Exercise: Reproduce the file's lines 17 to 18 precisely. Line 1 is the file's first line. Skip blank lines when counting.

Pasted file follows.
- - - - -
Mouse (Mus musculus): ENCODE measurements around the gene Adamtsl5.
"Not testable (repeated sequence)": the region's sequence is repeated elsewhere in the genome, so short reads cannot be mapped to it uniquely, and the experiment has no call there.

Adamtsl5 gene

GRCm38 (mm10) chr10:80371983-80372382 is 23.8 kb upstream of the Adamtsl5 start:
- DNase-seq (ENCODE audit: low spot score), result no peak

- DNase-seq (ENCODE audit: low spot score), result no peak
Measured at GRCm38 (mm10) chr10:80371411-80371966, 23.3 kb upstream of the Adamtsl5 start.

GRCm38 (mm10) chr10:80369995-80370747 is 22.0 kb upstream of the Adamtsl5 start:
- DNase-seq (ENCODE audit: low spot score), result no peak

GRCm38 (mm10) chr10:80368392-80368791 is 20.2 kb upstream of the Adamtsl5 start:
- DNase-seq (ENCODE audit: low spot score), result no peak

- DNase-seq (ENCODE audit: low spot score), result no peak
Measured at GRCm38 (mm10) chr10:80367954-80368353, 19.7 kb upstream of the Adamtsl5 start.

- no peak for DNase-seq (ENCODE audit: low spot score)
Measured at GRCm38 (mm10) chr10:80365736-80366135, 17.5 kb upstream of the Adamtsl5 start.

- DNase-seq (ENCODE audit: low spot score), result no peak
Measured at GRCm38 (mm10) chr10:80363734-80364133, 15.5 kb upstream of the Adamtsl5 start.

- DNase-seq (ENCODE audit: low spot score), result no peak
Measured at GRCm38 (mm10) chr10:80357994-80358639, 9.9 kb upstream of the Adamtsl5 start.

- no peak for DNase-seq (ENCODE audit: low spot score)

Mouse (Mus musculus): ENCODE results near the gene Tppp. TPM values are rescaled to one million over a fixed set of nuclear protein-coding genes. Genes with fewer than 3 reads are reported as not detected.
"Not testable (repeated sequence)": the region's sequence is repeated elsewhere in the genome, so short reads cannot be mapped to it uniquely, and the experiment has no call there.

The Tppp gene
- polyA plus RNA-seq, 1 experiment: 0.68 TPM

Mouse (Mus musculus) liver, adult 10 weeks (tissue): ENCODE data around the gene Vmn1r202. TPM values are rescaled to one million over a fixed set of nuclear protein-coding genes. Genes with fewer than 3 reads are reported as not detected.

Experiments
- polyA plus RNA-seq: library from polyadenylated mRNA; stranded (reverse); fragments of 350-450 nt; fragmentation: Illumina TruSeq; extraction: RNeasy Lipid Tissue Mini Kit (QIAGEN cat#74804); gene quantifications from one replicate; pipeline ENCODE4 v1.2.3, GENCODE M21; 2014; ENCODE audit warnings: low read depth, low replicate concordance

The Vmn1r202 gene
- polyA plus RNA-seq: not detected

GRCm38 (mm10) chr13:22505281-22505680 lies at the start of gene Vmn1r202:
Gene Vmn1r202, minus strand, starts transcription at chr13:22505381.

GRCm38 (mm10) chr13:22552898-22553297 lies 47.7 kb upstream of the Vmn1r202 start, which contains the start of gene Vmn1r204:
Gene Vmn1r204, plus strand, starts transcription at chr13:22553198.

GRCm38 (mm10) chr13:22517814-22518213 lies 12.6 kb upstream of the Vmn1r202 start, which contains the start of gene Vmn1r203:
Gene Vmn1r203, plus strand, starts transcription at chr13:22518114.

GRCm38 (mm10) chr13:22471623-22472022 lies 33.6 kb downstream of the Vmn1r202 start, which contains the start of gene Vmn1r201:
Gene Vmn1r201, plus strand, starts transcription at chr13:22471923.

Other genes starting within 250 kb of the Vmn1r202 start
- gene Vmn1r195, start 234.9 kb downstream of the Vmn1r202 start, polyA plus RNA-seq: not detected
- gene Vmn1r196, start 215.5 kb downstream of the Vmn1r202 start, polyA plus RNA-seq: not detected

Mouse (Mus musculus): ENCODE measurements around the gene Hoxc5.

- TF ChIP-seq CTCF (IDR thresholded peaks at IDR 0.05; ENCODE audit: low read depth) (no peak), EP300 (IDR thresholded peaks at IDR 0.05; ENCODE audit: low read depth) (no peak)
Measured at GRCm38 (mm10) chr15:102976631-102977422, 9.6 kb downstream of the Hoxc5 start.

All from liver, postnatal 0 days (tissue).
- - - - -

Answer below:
Measured at GRCm38 (mm10) chr10:80363734-80364133, 15.5 kb upstream of the Adamtsl5 start.

- DNase-seq (ENCODE audit: low spot score), result no peak